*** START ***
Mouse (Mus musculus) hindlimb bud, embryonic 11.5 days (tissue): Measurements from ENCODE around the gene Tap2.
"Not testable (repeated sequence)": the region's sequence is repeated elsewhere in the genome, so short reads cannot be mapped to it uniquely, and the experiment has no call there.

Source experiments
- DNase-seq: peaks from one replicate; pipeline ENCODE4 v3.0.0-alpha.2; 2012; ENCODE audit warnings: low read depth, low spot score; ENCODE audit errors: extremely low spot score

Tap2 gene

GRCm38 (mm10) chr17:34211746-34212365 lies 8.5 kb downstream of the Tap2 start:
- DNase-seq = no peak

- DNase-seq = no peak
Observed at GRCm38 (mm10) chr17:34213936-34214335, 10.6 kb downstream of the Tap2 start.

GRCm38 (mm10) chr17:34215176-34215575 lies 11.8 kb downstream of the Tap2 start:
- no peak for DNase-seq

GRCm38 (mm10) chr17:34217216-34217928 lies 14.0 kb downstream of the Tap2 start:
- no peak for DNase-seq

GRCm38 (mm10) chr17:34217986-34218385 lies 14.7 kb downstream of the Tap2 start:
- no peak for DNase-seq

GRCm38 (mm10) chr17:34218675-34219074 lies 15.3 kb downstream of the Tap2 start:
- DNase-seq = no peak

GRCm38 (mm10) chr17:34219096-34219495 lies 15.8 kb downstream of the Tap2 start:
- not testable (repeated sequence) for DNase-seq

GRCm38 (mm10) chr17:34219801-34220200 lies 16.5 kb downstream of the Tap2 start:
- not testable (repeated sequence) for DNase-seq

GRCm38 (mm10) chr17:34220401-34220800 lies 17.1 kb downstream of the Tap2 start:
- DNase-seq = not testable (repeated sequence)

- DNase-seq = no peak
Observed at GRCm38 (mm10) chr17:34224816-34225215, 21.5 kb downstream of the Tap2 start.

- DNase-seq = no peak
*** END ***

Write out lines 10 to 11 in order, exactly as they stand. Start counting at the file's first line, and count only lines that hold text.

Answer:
GRCm38 (mm10) chr17:34215176-34215575 lies 11.8 kb downstream of the Tap2 start:
- no peak for DNase-seq